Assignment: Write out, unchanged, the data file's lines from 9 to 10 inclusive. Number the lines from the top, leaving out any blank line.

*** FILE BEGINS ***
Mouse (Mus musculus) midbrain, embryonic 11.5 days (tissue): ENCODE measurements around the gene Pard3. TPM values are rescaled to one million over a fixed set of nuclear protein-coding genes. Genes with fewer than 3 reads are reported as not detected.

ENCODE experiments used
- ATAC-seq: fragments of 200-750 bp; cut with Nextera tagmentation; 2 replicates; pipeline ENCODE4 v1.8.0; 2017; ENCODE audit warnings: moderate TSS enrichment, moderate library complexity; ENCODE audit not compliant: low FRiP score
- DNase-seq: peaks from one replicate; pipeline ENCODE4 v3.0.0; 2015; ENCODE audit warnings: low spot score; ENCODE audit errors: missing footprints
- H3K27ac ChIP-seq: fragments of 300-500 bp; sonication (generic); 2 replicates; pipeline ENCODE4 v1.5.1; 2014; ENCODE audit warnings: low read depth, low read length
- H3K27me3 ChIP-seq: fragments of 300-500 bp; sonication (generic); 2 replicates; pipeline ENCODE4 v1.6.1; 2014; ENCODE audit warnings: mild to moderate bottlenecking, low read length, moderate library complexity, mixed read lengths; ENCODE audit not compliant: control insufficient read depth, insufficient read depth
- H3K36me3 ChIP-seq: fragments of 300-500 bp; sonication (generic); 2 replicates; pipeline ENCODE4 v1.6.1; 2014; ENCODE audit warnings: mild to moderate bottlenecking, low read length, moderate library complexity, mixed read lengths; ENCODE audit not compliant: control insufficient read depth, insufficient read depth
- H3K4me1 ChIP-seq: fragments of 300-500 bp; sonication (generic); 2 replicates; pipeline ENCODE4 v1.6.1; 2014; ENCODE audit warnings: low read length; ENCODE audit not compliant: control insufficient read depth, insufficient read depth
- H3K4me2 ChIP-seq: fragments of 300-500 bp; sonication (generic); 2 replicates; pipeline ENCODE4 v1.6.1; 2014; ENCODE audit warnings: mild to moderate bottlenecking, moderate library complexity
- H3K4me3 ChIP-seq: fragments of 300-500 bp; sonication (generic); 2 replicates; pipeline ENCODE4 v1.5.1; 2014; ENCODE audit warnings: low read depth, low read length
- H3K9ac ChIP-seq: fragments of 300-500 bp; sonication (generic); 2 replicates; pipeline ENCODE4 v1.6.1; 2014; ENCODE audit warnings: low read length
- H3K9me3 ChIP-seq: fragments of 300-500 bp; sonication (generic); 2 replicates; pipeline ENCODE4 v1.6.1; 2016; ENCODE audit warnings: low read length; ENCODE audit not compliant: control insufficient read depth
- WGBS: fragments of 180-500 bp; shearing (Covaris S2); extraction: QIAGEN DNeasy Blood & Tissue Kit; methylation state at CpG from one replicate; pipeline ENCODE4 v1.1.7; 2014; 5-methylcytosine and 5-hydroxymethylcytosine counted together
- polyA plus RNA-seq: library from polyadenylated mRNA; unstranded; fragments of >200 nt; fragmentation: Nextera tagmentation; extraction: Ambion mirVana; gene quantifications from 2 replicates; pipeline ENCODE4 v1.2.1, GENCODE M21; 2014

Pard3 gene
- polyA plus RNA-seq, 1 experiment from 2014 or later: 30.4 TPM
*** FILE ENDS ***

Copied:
- H3K4me2 ChIP-seq: fragments of 300-500 bp; sonication (generic); 2 replicates; pipeline ENCODE4 v1.6.1; 2014; ENCODE audit warnings: mild to moderate bottlenecking, moderate library complexity
- H3K4me3 ChIP-seq: fragments of 300-500 bp; sonication (generic); 2 replicates; pipeline ENCODE4 v1.5.1; 2014; ENCODE audit warnings: low read depth, low read length